Any single person’s IQ test performance is itself a measure of many things in addition to their intellectual functioning across a range of cognition, including the person’s current levels of socioeconomic status, motivation, level of anxiety, self-belief, prior education, experience, opportunity, language, and many other things that are strongly connected to the very outcomes they are trying to predict.
The truth is, many factors operate together to produce a broad positive manifold of “desirable” social outcomes (e.g., high IQ, life expectancy, health, occupational success, etc.).* The path from IQ to academic achievement to occupational achievement to high achievement is far from direct. The rich get richer and the poor get poorer. Small differences multiply over the years to create large differences.
Ten-year-olds with good fluid reasoning skills and high executive functioning are a pleasure to teach, and they receive more challenging materials.They are expected to go to a good university. The positive expectations and increased intellectual enrichment only increase their chances of graduating from high school and getting into a prestigious university, which in turn will increase their chances of obtaining a “prestigious” job. Meanwhile, the child who early on finds school difficult, unrewarding, and perhaps even boring, is fed a less enriched curriculum, which exerts downward pressure on both expectations and achievement. As a result, the child is likely to get poorer and poorer grades, and leave school at the first opportunity.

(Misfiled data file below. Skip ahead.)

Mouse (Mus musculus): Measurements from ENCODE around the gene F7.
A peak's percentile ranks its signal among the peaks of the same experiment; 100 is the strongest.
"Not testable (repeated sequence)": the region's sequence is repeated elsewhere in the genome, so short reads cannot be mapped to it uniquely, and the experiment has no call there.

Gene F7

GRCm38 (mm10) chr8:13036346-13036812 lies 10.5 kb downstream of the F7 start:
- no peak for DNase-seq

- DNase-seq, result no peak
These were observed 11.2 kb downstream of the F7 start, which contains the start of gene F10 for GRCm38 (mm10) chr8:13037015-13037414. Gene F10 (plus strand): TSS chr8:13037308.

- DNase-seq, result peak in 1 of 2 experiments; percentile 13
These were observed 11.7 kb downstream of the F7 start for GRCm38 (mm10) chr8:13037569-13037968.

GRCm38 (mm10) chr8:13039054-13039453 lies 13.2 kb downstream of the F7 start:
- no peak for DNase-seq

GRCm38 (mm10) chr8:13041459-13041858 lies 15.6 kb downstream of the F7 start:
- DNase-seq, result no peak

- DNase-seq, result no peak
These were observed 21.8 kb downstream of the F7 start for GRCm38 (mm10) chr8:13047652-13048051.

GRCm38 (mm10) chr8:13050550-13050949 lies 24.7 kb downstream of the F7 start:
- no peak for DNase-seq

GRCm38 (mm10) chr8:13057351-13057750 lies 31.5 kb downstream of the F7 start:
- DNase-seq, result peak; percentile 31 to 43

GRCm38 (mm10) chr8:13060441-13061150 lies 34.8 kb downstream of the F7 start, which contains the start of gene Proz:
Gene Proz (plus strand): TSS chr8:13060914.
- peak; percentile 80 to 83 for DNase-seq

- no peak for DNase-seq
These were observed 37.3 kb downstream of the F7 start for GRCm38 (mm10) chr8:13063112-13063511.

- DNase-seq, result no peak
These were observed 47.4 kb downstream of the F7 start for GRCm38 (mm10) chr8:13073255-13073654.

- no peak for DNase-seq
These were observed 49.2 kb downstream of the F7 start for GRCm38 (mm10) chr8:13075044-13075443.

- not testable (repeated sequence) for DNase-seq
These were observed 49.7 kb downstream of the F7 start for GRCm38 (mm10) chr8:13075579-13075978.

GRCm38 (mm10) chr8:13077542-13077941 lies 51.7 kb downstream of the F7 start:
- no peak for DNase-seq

But we must not forget that it’s educators and administrators who choose how schools should be structured, and what counts as a “good grade.” These are subjective decisions. What’s more, we are the ones who created a societal structure that establishes academic qualification as the mighty gatekeeper in life, and decided that the essential skills for attaining this qualification are those that are most highly correlated with g.†
The data don’t just “speak for themselves”.
*Technically defined as the first factor derived from a factor analysis of a diverse battery of cognitive tests, representing a diverse sample of the general population, explaining the largest
source of variance in the dataset (typically about 50 percent of the variance). See I. J. Deary, “Human Intelligence Differences: A Recent History,” Trends in Cognitive Sciences 5 (2001): 127–130.
*Importantly, and often underappreciated, if you get a large enough number of participants and variables, then even the slightest positive correlation between one variable and the next will be statistically significant without necessarily being practically significant.
†In fact, it’s quite likely that the cognitive skills that comprise g are positively correlated with each other in large part because we chose them to represent the foundation of education. In other words, we laid the groundwork for them to be positively correlated as they are mutu- ally developed in school (see Chapter 10).
This article was adapted from Chapter 13 of Ungifted: Intelligence Redefined